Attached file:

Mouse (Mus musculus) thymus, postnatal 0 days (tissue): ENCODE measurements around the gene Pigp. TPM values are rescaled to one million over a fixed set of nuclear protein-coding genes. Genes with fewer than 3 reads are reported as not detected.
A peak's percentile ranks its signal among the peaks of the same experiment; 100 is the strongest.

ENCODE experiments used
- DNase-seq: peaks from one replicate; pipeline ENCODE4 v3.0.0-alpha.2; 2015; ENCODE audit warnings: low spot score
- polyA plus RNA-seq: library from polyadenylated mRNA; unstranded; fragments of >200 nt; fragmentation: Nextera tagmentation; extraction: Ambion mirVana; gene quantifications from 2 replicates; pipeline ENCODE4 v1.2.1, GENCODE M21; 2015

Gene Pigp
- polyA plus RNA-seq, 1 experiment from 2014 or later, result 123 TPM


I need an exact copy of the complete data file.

Mouse (Mus musculus) thymus, postnatal 0 days (tissue): ENCODE measurements around the gene Pigp. TPM values are rescaled to one million over a fixed set of nuclear protein-coding genes. Genes with fewer than 3 reads are reported as not detected.
A peak's percentile ranks its signal among the peaks of the same experiment; 100 is the strongest.

ENCODE experiments used
- DNase-seq: peaks from one replicate; pipeline ENCODE4 v3.0.0-alpha.2; 2015; ENCODE audit warnings: low spot score
- polyA plus RNA-seq: library from polyadenylated mRNA; unstranded; fragments of >200 nt; fragmentation: Nextera tagmentation; extraction: Ambion mirVana; gene quantifications from 2 replicates; pipeline ENCODE4 v1.2.1, GENCODE M21; 2015

Gene Pigp
- polyA plus RNA-seq, 1 experiment from 2014 or later, result 123 TPM